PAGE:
In Brief: To read more about EMS safety, visit jems.com/trainingFor more of the latest EMS news, visit jems.com/newsThis article originally appeared in January 2012 JEMS as “On Target: Are EMS providers trained for dangerous patients?.” Physio-Control Leaving MedtronicPhysio-Control Inc., manufacturer of LIFEPAK monitors/defibrillators, the LUCAS chest compression system and AEDs, is leaving parent company Medtronic. A global, private investment firm, Bain Capital, has acquired Physio-Control for approximately $487 million. The deal should be finalized during the first quarter of 2012.Current President and future Chief Executive Officer of Physio-Control, Brian Webster says Medtronic’s divestment of Physio-Control is understandable because Medtronic focuses on treatment in hospitals and through surgery, rather than first-response scenarios. Always an EMS-centered company, Webster says Physio-Control now “can really put the emphasis on EMS and bring out great technology.” He predicts an acceleration of new products and markets with Bain’s investments in the company.Webster says Bain saw a business plan, robust product plan and product strategy, which they were looking to invest in.Bain Capital Managing Director Chris Gordon says, “Physio-Control is an impressive market leader. We are extremely enthusiastic about the company’s growth prospects, and we look forward to working alongside Brian Webster and the whole Physio-Control team to support their strategic plans.”Physio-Control was founded in 1955 by cardiovascular surgeon Dr. K. William Edmark. His research led to the first commercial defibrillator. Physio-Control joined Medtronic in 1998. From 2004—2006, Physio-Control was known as Medtronic Emergency Response Systems. It regained its original name when Medtronic said it wanted to release Physio-Control as a separate company. Pro Bono is written by attorneys Doug Wolfberg and Steve Wirth of Page, Wolfberg & Wirth LLC, a national EMS-industry law firm. Visit the firm’s website at www.pwwemslaw.com for more EMS law information. EMS personnel need to make personal safety a priority, or they face becoming a grim statistic, say experts concerned about violence against medical workers.In recent months, there have been several states that have reported EMS workers being beaten or worse while doing their job of providing patient care. In many cases, the incidents expose a key area of unpreparedness in the field. “We have this belief in our EMS culture that there are calls that are dangerous, and there are calls that aren’t very dangerous,” says Mike Taigman, a security expert and general manager of American Medical Response. “The reality is, it is very difficult to predict safety.”For example, a man attacked a Chicago paramedic who was treating him after a crash in late November. Reports from the incident indicate the attack was sudden and unprovoked. And this past May, a Long Island (N.Y.) EMT was shot by a heavily armed man who the provider was helping following a wreck. Violence is potential on the job; that’s a given, but few are doing enough to prepare paramedics and EMTs to work in the field.“From the time somebody walks in the door of a basic EMT school, we treat safety like it’s someplace between a non-issue and a joke,” says Skip Kirkwood, MS, JD, EMT-P, EFO, CMO, chief of the Wake County (N.C.) EMS Division and president of the National EMS Management Association. “We now have a culture of denial. We pretend we’re not going to get hurt and we’re shocked when we do,” says Kirkwood. “We train for the best and hope nothing happens,” Kirkwood says.That kind of thinking leads to some taking safety for granted. For example, some EMS providers carry body armor but only put it on if the call is for a shooting victim, which leaves them unprotected if a routine call suddenly turns violent.Kirkwood says personnel in the field need training now to be more aware of how quickly a simple scene can go bad. “My personal effort is to raise awareness,” says Kirkwood. “If we all keep pushing it, somebody’s going to walk up and say we need more training for paramedics than running them through 1,000-hour puppy mills to get them past the National Registry.”Kirkwood and Taigman suggest some immediate changes to what’s now considered routine with EMS workers. They suggest putting away the multi-colored handled scissors and pocket knives many carry because those tools can and have become weapons in incidents against EMS providers. They also say EMTs and paramedics should become proficient in communication skills necessary for defusing situations, rather than escalating them. Further, they claim EMS officials should reach out to local law enforcement and set up some defense and awareness training.“EMTs and paramedics should spend some time on a regular basis rehearsing in their minds, “˜if this happens, what am I going to do?’” Taigman says. “What am I going to do if I’m caring for a patient and they reach for a knife? Or if I’m restraining a patient and they’re trying to bite me, what am I going to do? Or if I’ve got a partner who is using profanity, adding sarcasm and adding anger, and adding adrenaline to an adrenaline-filled situation, what am I going to do to stop my partner from doing stupid things?”Taigman says, “Nobody is going to take care of your safety for you. You’ve got to take care of your safety yourself.” –Richard Huff, NREMT-BPro BonoResponding in Personal VehiclesOne of the biggest contributors to EMS legal liability is vehicle operations. Crashes involving emergency vehicles are too common. However, the risks are even greater when EMS personnel respond to emergencies in their personally operated vehicles (POVs). This is common in volunteer agencies and in EMS systems that use on-call personnel. Sometimes these responses are to the station; other times, they’re directly to the incident scene. Either way, the risks of a crash–and the risks of costly legal liability–are multiplied as the number of responding vehicles increases. This liability may fall on the individual vehicle operator as well as the EMS agency with which they’re affiliated. The individual’s personal auto insurance will likely also be affected, as this may be the primary source of coverage in POV response accidents.Note that most states do not treat personal vehicles as “emergency vehicles” and do not grant them any special privileges under the law. This is usually true even if the personal vehicle is using emergency lights. Of states that even permit emergency lights on personal vehicles, many treat these merely as “courtesy lights” and don’t obligate other motorists to yield the right-of-way or permit the responder to illegally pass another vehicle. Be sure to check your own state law.EMS agencies that allow personnel to respond in their POVs should consider taking several steps to minimize or reduce the agency’s liability. First, agencies can, of course, elect to prohibit the practice of personnel responding directly to the scene. Not only does the act of responding pose risks, but the presence of multiple personal vehicles on an incident scene can also be hazardous. Alternatively, agencies can limit direct responses to the scene in personal vehicles unless the incident location happens to be in a direct path to the station and/or unless extenuating circumstances exist based on the nature of the call. If your agency permits direct scene responses in personal vehicles, consider adopting an operating policy regarding the parking, staging or placement of POVs on an incident scene. Of course, no personal vehicles should impede the response of emergency vehicles or be placed in a location that could delay patient access or transport. Another step that EMS agencies should take is to adopt a clear and strict company policy requiring any personnel responding in POVs, whether to a scene or to the station, to fully and completely obey all motor vehicle laws, posted speed limits, stop signs, traffic signals and other traffic control devices. This should expressly include requirements that the responder come to a complete stop at all stop signs and red lights, observe the proper direction of travel on one-way streets and other specific requirements.EMS agency policies can also require that individual responders complete emergency vehicle operator’s training to engage in POV responses. The policy can also require that responders carry personal automobile liability insurance, with appropriate liability limits (that the agency can–and probably should–set above state minimums) before being permitted to respond to any calls in a POV.EMS agencies might incur liability from the acts of their personnel when responding in their personal vehicles, so having appropriate policies, training and insurance in place can help to better manage these risks. Civil Unrest Take a look around the world, the country or maybe your city park: Civil unrest is no rarity these days. Law enforcement has traditionally been the agency dealing with crowds of people who are out of control.However, EMS and fire personnel also need to know to prepare for and respond to unruly, if not violent, crowds. The Firefighters Support Foundation provides a free course, “Fire/EMS Response to Civil Unrest” that includes a downloadable video and PowerPoint presentation. FireEngineering.com hosts the program on their website at www.fireengineering.com/training/ffsupport.html.Some of the topics covered are types of events, coordination with other agencies and law enforcement, approach strategies, the potential for violence, lessons learned from previous events and why no jurisdiction is too small.The course was developed and is delivered by August Vernon, operations officer with the Forsyth County (N.C.) Office of Emergency Management. Vernon says the potential for trouble exists “any time you get large numbers of people together.” He adds, “All communities, large and small, need to be prepared as we enter the hotly contested political season.”Vernon teaches courses in incident management, mass violence, emergency management and terrorism/weapons of mass destruction planning-response. He also spent a year conducting route clearance and long-range convoy security operations in Iraq.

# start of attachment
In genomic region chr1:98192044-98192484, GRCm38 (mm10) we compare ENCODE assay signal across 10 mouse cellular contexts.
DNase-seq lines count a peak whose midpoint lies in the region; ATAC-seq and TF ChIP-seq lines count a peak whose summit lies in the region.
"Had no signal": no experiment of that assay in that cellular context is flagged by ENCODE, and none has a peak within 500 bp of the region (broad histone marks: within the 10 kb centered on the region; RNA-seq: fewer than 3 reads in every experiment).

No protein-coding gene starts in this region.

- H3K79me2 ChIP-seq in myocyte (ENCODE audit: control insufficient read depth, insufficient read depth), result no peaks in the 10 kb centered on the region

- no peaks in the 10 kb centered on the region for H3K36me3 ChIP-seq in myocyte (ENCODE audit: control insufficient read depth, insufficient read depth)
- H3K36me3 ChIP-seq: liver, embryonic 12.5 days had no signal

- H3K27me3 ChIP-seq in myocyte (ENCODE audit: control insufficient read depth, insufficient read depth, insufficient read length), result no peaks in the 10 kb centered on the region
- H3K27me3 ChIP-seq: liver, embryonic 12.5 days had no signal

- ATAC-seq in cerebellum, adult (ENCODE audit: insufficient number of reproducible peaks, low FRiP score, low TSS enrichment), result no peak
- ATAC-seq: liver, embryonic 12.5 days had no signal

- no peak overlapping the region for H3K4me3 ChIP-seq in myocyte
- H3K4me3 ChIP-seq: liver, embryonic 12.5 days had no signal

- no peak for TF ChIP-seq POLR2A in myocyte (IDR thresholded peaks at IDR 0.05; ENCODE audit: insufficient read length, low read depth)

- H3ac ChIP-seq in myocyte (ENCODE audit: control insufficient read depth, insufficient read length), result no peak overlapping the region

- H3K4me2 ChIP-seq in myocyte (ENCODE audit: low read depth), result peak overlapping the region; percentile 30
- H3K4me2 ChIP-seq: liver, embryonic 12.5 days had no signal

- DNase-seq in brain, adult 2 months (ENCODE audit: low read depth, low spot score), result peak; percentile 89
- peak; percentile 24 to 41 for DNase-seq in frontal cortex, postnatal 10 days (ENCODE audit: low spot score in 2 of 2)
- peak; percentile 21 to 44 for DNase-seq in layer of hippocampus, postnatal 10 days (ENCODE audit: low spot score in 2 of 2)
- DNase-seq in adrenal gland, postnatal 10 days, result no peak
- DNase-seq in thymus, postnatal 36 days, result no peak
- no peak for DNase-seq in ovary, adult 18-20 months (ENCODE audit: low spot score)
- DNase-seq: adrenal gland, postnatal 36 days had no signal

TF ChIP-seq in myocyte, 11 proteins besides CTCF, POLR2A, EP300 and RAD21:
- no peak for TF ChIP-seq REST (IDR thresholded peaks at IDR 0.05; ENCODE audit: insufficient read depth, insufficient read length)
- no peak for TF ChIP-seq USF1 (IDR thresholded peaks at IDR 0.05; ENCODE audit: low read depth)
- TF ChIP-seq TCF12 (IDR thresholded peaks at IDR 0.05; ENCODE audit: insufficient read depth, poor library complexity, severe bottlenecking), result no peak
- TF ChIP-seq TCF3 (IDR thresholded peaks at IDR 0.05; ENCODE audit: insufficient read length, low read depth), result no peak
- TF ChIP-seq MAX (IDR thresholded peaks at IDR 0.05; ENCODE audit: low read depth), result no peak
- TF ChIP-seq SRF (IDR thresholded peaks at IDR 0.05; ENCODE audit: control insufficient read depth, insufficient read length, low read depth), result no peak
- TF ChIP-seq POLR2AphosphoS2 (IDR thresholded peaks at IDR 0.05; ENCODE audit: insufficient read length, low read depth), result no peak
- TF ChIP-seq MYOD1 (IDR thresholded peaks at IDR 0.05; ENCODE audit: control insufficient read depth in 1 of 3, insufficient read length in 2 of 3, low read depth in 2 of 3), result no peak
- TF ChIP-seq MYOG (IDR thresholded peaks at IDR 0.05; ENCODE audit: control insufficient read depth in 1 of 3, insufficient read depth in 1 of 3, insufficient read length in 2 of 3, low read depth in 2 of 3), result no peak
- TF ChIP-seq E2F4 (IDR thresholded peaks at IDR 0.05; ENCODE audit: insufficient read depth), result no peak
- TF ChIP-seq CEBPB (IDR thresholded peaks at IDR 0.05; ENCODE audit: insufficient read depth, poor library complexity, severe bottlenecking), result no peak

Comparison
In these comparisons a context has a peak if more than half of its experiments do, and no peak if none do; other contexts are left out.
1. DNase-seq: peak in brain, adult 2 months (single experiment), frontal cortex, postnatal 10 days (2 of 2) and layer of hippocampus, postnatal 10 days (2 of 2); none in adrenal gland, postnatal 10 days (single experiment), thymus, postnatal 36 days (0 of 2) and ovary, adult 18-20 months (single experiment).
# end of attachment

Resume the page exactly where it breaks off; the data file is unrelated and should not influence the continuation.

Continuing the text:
AddThis Sharing ButtonsShare to FacebookFacebookFacebookShare to TwitterTwitterTwitterShare to EmailEmailEmailShare to RedditRedditRedditShare to MoreAddThisMorePhoto by Lauren WilhelmChristmas came early for the children living in these low-income neighborhoods and housing complexes.That’s because a former resident of the area returned to the streets where he grew up so he could hand out more than $12,000 worth of toys to the local children earlier this week.Adam Armstrong grew up poor in a mostly government-subsidized apartment complex in Harrisonburg, Virginia. When he was just 18 years old, he was sent to jail to serve a 3-month sentence for marijuana possession. By the time he was released, he knew that it was time to turn his life around. Armstrong, who is now the father of a 3-year-old girl, ended up moving to Baltimore and working a string of different jobs until he finally got into the mortgaging business.RELATED: After ‘Mountain Santa’ Dad Spent 42 Years Giving Away Gifts to Poor Families, His Son Decides to Do the SameAs Armstrong became more and more financially comfortable, he felt more and more compelled to give back to people living in poverty—so he began donating heaps of toys to local charities every holiday season.This week, the 35-year-old philanthropist drove to his former neighborhood in a 26-foot moving truck packed with 1,327 toys to give away to all of the children.Sara Lewis-Weeks, the property manager of the complex, says that when Armstrong had approached her about the giveaway last week, she had been wary of his intentions.Photo by Lauren Wilhelm“He comes [into my office] and says, ‘What are you doing on Saturday? I’d like to give away a lot of toys’ and I’m like, ‘Yeaaah, I don’t know about that,’” Lewis-Weeks recounted to NBC News. “I’m very skeptical at that point.”To her astonishment, however, Armstrong made good on his promise.“It wasn’t like stuffed animals—he was giving away bikes, remote-controlled cars, real Barbie dolls—not Dollar Store Barbie dolls,” says Weeks. “He didn’t miss anybody. His heart was truly in this.CHECK OUT: Dying 86-Year-old Bought 14 Years Worth of Christmas Gifts for His 2-Year-old Neighbor“They thought it was going to be a couple of stuffed animals, not, ‘And you get a bike, and you get a bike, and you get a bike,’—like an ‘Oprah’ for little kids,” she added.Armstrong simply told The Washington Post that he was happy to bring joy to little kids for the holiday season.“The kids were so innocent and sweet,” Armstrong told the news outlet. “You can’t put a price on looking at these kids’ happy faces. Some of them have nothing, and to be able to give them a small toy … the reward and the pleasure was mine.”(WATCH the news coverage below)Be Sure And Share The Sweet Story Of Holiday Cheer With Your Friends On Social Media…AddThis Sharing ButtonsShare to FacebookFacebookFacebookShare to TwitterTwitterTwitterShare to EmailEmailEmailShare to RedditRedditRedditShare to MoreAddThisMore
ANTHONY Nunes swept five of yesterday’s last seven races, including the three feature events, extending his lead to $13.7 million ahead of 18-time defending champion, Wayne DaCosta.Canada-based Dane Nelson, who himself bagged five winners on his first race meet back home, opening the 11-race card with MSMYRTLERICHIEGIRL, proved to be the leading trainer’s magic charm, handing him his first win, ROYAL APPROACH, via the stewards’ room, after 9-1 outsider EROY’s disqualification in the second event.DaCosta, whose bid for a three-timer on the 11-race card was derailed by American-bred UNCLE POLLY’s flop in the event awarded to ROYAL APPROACH, predictably landed the third and sixth races with KING ARTHUR and BIG BLACK NATION, respectively, but had no answer to Nunes’ four-race flurry – LATAPY, PRINCE CHARLES, PRINCESS AVA and LEGALITY.Apprentice Reyan Lewis helped himself to a three-timer, starting with BELTANE in the fourth, before booting home the first two of Nunes’ four consecutive winners, LATAPY and PRINCE CHARLES, in the seventh and eighth events, respectively.Nelson, who had his second win astride CLASSY VISHALA in the fifth, topped off five-timers for himself and Nunes with stirring stretch finishes aboard PRINCESS AVA and LEGALITY in the ninth and 10th races, respectively.Nunes’ five wins added $2.6m worth of breathing room to his $11.1m lead ahead of DaCosta, who is set to unleash his fury in this afternoon’s Diamond Mile in which he has the country’s two best horses, STRANGER DANGER and SHE’S A MANEATER, aiming at approximately $10m in stakes.Nunes, who is aiming to win his first trainers’ title, suffered a Diamond Mile blow with the recent death of three-time runner-up, BIGDADDYKOOL. His main runner in the event is Superstakes runner-up, TOONA CILIATA. [email protected]